Tennis announce plans to introduce biological passport

Britain's Andy Murray hits a forehand return during his third round match at the Australian Open tennis championship on January 19, 2013
© AP Photos
The Tennis Anti-Doping Programme Working Group announce that biological passports will be used in the sport to detect illegal doping.

The Tennis Anti-Doping Programme Working Group has announced that the biological passport will be introduced into the sport in order to improve detection of illegal drug taking.

The system, which is used in a number of sports including cycling and has been backed by stars Andy Murray and Roger Federer, will increase the number of blood tests taken each year.

ATP executive chairman and president Brad Drewett said: "The ATP has always rigorously supported the Tennis Anti-Doping Programme and believes that the move toward the Athlete Biological Passport is the appropriate step for tennis at this time.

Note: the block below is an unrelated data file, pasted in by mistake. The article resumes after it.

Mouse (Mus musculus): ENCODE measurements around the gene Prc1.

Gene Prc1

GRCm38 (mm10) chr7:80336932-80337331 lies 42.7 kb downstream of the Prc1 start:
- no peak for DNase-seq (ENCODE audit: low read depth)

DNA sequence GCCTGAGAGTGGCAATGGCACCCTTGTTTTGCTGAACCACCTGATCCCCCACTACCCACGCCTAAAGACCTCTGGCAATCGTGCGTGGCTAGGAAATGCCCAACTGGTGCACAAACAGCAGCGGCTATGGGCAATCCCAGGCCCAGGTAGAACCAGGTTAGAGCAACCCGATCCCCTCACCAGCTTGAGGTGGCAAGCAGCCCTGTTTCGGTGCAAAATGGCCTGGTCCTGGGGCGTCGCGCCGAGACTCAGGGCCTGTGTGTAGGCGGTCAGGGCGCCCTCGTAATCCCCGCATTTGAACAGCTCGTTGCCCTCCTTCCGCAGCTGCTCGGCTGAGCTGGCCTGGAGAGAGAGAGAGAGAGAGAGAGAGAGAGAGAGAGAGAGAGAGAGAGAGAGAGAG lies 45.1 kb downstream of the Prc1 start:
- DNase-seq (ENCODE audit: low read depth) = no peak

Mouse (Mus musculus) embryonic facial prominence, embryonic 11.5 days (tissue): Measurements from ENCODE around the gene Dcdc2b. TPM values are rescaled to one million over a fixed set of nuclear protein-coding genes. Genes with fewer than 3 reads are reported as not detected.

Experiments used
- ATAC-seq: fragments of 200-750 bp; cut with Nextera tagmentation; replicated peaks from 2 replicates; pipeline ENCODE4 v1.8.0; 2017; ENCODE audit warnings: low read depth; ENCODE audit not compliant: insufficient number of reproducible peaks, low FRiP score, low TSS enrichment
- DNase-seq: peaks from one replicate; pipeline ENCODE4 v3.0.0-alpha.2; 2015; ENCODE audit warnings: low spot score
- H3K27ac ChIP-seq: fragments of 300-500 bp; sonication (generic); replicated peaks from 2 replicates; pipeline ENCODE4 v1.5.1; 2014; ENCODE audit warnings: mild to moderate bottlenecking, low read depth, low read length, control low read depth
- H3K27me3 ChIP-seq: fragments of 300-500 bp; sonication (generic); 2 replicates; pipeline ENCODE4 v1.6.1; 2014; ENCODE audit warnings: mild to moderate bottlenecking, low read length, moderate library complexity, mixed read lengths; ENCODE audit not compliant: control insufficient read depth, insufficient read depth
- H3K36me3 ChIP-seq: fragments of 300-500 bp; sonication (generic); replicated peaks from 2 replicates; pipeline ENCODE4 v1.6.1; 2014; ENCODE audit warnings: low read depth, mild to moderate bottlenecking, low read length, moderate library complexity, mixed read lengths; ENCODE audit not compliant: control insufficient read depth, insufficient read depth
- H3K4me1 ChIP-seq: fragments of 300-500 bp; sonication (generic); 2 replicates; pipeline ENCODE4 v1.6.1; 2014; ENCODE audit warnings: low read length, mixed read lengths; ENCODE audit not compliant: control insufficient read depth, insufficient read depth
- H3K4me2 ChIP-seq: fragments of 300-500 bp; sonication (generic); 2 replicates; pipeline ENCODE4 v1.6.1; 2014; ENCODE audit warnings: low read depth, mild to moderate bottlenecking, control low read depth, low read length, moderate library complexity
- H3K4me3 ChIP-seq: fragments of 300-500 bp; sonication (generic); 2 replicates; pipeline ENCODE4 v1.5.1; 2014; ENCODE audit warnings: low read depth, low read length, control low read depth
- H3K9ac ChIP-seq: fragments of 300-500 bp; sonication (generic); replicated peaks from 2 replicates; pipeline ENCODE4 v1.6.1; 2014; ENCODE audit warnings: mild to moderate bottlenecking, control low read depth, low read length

"The players have been clear that they support increased investment in anti-doping and we feel that this is the most effective way to show the world that tennis is a clean sport."

WTA chief executive Stacey Allaster added: "The WTA is proud of its long-standing efforts in anti-doping and believes that it is in the best interests of our sport to adopt the Athlete Biological Passport and to increase both blood and out-of-competition testing."

The International Tennis Federation and the Grand Slam tournaments have all agreed to adopt the anti-doping system.

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